(Bloomberg) -- Thousands of workers at Atlantic City, New Jersey, casinos are signing up for strike pay amid a threat to leave their jobs on a long holiday weekend. Walkouts could cost the oceanside resorts a collective $2.6 million per day, their union says.

The job action involves five of the gambling destination’s nine properties: Caesars, Harrah’s Resort, Tropicana, Borgata Hotel Casino & Spa and Hard Rock. The contract negotiations and strike deadline is July 1 for all but Hard Rock, set for July 3, amid the Independence Day holiday.

More than 6,000 people work at those properties in roles including housekeepers, bartenders, cooks, cocktail servers and hotel valets, according to Local 54 of Unite Here, the union representing them. The workers, who are seeking higher pay amid short staffing and resurgent gambling, are signing up today for pay and benefits from the union strike fund, according to spokeswoman Bethany Holmes.

“No progress” on negotiations, Holmes said in a text message. The Casino Association of New Jersey, which represents the resorts, didn’t immediately respond to a request for comment. 

The resorts “are feeling a renewed sense of energy and excitement return to Atlantic City,” Joe Lupo, president of the casino association, said in a statement on Monday. “We can’t wait to welcome new and returning guests to enjoy our world-class entertainment options and experience firsthand all that our beachfront destination has to offer this Fourth of July weekend.”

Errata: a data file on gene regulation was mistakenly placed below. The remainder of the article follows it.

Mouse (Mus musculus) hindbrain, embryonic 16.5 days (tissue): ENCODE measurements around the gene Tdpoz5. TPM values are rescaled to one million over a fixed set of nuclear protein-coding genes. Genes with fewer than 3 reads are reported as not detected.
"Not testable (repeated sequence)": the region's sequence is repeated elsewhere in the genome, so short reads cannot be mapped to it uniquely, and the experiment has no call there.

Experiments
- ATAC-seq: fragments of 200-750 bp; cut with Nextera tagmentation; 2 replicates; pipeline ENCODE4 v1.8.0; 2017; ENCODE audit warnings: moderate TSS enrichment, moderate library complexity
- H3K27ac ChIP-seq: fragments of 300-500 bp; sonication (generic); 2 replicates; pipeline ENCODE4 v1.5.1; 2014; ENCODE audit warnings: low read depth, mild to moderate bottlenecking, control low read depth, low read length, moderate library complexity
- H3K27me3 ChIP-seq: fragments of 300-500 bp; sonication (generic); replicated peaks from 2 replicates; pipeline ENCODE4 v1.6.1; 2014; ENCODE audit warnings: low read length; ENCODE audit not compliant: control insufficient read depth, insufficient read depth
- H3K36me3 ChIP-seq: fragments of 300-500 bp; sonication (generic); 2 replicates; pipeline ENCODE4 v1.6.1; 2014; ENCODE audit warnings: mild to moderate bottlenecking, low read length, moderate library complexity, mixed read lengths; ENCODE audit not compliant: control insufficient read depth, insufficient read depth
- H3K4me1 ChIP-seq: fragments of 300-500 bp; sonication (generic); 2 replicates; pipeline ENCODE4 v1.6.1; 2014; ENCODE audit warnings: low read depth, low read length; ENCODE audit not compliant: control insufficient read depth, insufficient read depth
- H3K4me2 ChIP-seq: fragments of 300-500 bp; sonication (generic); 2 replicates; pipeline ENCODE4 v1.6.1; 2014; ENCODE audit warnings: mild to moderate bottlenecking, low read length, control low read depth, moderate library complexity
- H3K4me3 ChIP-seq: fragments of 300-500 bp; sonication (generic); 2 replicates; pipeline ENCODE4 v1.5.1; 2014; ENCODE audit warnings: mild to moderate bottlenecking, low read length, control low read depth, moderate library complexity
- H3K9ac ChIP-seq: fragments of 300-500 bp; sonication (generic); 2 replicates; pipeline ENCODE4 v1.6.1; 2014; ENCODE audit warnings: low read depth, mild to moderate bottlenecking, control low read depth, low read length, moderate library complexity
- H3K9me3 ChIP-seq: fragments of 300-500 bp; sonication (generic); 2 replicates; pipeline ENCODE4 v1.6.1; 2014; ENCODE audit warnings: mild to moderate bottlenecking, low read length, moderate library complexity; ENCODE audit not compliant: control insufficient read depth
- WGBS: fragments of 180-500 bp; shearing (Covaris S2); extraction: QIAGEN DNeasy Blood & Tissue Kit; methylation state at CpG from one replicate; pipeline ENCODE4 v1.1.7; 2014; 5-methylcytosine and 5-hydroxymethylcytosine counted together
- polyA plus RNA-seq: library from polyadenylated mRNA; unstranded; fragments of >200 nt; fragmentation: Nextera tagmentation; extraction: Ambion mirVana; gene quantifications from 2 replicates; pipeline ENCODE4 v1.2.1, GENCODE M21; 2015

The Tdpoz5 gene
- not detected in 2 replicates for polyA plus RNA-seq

Contracts expired May 31. Among the demands are a 38% rise in minimum wage, to $18 per hour, and increased housekeeping hires for daily hotel room tidying. Some room attendants have reported physical pain as a result of doing heavier cleanings amid short staffing.

A strike could force losses of $2.6 million a day collectively, according to a union study.

Atlantic City, once the second-biggest US gambling market behind Las Vegas, slipped in recent years as new casinos lured day-trippers to New York and Pennsylvania. Then, the pandemic caused a 108-day shutdown. But New Jersey gambling has started to rebound, with April 2022 in-person revenue surpassing that in April 2019, prior to the pandemic.

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